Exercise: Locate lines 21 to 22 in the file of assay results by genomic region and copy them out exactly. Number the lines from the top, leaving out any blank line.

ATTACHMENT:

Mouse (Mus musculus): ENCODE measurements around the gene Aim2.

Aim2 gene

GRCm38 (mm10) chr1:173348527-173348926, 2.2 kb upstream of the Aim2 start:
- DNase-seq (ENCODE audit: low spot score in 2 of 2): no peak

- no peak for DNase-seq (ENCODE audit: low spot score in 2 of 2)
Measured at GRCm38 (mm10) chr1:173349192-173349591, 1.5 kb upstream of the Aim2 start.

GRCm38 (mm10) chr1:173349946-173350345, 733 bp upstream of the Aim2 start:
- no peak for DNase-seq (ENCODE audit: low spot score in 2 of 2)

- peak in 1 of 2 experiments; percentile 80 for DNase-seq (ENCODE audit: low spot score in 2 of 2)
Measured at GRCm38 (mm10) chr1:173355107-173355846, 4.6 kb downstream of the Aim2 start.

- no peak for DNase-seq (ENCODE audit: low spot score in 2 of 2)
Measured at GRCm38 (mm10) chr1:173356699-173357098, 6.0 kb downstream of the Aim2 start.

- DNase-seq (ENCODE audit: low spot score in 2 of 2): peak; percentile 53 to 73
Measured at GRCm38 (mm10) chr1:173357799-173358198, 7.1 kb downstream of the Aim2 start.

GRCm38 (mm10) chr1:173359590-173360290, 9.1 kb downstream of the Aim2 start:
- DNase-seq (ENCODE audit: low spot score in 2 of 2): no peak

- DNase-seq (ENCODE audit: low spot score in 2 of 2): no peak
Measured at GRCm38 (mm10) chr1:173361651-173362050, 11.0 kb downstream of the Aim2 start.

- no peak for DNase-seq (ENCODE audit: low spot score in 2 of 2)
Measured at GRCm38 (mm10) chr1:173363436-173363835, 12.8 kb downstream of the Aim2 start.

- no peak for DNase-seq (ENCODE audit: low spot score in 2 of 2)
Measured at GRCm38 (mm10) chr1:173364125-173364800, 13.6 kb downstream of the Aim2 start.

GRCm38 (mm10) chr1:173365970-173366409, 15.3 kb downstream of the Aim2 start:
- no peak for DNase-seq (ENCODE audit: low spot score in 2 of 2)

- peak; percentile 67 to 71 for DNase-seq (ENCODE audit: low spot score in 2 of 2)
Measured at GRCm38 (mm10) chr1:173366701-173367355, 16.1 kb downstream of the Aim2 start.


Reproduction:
- no peak for DNase-seq (ENCODE audit: low spot score in 2 of 2)
Measured at GRCm38 (mm10) chr1:173364125-173364800, 13.6 kb downstream of the Aim2 start.